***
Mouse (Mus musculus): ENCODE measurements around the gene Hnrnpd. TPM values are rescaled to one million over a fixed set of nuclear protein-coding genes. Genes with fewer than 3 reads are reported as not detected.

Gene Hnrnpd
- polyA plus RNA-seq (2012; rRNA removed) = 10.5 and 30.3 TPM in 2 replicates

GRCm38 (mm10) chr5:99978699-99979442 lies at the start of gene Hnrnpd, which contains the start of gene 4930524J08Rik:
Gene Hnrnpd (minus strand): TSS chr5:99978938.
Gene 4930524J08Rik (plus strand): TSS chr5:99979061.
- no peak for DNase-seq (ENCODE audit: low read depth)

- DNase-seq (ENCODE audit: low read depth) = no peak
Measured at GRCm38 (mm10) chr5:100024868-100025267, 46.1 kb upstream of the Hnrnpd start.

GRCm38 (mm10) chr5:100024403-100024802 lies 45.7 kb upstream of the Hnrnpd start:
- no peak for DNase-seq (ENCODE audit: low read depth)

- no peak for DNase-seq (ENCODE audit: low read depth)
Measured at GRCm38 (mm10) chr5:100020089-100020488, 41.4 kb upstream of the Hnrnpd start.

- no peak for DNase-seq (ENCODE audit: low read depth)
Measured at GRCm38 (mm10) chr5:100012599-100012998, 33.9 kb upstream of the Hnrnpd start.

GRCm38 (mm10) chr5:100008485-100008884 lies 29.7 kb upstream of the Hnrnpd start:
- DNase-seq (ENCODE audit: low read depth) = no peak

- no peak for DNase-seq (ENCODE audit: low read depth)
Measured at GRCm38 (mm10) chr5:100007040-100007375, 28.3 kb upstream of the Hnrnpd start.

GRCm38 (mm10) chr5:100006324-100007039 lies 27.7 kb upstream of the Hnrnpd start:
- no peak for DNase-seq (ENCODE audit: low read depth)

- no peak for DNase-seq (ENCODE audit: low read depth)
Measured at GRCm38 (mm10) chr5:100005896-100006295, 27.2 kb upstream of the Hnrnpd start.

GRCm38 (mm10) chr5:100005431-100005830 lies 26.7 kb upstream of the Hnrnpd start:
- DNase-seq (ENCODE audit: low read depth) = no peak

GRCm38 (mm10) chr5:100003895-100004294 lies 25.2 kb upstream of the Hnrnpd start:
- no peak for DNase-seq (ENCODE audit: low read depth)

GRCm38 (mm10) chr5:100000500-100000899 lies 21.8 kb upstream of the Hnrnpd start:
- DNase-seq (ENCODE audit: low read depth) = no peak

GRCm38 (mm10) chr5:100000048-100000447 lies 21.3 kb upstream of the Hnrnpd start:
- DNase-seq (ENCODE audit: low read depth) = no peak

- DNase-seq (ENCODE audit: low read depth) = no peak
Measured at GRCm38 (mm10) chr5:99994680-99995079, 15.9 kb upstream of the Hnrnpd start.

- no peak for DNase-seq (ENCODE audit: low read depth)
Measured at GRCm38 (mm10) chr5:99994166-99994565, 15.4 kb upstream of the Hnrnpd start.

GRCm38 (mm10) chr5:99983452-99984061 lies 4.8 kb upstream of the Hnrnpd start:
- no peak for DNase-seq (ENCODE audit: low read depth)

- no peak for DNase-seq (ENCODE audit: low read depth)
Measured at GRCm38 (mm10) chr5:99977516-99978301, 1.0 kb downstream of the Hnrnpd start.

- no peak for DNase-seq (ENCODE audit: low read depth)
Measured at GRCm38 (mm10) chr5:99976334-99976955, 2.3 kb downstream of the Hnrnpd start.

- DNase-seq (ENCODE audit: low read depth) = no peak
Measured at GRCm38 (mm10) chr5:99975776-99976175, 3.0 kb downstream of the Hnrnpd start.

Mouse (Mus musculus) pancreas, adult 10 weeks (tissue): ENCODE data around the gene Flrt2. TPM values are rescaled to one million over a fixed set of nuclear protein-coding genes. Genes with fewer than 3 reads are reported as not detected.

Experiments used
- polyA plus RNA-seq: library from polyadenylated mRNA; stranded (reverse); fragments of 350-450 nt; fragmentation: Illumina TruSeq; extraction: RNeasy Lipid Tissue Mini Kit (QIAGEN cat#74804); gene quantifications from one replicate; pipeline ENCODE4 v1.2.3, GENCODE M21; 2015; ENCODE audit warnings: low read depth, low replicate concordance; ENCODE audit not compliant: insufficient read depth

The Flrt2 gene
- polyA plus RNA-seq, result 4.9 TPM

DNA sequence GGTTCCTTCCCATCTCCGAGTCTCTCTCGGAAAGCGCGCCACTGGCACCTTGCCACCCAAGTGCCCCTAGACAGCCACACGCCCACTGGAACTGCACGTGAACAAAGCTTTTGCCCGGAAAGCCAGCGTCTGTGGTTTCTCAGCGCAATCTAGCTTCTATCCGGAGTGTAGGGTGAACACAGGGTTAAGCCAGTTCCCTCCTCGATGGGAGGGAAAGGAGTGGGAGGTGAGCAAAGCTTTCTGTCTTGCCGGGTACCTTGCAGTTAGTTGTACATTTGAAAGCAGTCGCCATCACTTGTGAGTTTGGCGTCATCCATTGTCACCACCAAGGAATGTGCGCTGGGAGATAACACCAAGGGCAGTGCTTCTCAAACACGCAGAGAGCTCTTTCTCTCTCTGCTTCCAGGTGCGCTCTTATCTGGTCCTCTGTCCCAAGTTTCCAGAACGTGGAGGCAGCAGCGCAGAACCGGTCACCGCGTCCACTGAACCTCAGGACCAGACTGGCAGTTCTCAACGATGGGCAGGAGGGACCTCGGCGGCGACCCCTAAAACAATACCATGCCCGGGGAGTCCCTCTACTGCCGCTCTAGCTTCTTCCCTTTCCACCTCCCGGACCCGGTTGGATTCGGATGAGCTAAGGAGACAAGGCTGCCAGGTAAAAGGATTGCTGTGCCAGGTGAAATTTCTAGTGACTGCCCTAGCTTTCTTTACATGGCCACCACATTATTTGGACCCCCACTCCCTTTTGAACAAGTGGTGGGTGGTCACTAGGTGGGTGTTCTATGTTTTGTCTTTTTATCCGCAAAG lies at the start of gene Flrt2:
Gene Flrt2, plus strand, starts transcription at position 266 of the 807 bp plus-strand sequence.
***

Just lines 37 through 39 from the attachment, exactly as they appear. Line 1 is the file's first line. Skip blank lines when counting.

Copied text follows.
- no peak for DNase-seq (ENCODE audit: low read depth)

- no peak for DNase-seq (ENCODE audit: low read depth)
Measured at GRCm38 (mm10) chr5:99977516-99978301, 1.0 kb downstream of the Hnrnpd start.